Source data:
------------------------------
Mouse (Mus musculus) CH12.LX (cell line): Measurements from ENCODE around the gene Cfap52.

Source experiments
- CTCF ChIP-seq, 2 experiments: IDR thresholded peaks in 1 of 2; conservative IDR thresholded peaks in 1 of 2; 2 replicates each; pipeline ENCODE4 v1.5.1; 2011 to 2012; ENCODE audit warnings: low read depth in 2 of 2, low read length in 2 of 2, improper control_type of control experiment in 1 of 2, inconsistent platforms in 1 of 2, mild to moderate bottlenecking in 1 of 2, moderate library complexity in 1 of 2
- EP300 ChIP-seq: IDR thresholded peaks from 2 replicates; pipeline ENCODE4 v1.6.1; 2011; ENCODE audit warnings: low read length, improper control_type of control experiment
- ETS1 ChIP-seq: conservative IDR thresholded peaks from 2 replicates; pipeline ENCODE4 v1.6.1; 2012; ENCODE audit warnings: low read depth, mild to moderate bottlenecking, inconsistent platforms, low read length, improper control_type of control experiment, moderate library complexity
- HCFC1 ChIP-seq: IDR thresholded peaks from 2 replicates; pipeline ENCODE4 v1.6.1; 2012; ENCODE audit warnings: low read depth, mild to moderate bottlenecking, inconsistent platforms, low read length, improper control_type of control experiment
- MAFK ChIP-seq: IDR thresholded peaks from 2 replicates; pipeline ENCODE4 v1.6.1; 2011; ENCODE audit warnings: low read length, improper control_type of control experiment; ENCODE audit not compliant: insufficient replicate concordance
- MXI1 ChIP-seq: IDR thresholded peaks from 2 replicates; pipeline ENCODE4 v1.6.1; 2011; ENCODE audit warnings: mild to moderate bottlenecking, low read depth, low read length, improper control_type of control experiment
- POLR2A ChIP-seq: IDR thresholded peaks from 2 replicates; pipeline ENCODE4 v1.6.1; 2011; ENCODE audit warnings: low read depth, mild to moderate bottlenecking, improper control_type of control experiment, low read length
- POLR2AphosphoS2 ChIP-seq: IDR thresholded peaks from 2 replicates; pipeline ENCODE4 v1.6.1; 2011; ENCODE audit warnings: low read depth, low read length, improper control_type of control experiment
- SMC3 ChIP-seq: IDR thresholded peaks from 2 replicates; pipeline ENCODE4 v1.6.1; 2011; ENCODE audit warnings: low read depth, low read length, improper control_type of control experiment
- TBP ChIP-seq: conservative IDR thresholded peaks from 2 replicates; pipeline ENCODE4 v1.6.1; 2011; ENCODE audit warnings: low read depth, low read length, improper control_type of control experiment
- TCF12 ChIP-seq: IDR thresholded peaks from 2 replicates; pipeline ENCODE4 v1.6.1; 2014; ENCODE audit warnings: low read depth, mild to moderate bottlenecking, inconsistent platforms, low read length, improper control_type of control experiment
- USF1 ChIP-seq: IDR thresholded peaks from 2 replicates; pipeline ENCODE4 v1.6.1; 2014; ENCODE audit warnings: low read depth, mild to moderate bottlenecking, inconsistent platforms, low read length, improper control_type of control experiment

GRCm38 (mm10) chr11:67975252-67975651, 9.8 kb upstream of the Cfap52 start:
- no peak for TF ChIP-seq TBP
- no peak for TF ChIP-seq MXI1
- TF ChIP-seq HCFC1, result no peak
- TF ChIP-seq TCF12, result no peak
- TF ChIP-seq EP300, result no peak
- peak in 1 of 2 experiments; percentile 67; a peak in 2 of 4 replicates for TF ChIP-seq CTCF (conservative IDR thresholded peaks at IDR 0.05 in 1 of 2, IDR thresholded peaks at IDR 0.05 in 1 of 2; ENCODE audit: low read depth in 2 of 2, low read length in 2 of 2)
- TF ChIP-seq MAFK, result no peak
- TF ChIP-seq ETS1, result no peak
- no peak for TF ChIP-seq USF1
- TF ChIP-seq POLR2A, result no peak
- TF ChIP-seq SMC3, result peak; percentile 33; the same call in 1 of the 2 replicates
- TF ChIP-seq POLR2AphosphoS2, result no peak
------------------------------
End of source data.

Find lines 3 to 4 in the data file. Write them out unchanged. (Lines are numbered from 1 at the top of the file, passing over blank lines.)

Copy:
- CTCF ChIP-seq, 2 experiments: IDR thresholded peaks in 1 of 2; conservative IDR thresholded peaks in 1 of 2; 2 replicates each; pipeline ENCODE4 v1.5.1; 2011 to 2012; ENCODE audit warnings: low read depth in 2 of 2, low read length in 2 of 2, improper control_type of control experiment in 1 of 2, inconsistent platforms in 1 of 2, mild to moderate bottlenecking in 1 of 2, moderate library complexity in 1 of 2
- EP300 ChIP-seq: IDR thresholded peaks from 2 replicates; pipeline ENCODE4 v1.6.1; 2011; ENCODE audit warnings: low read length, improper control_type of control experiment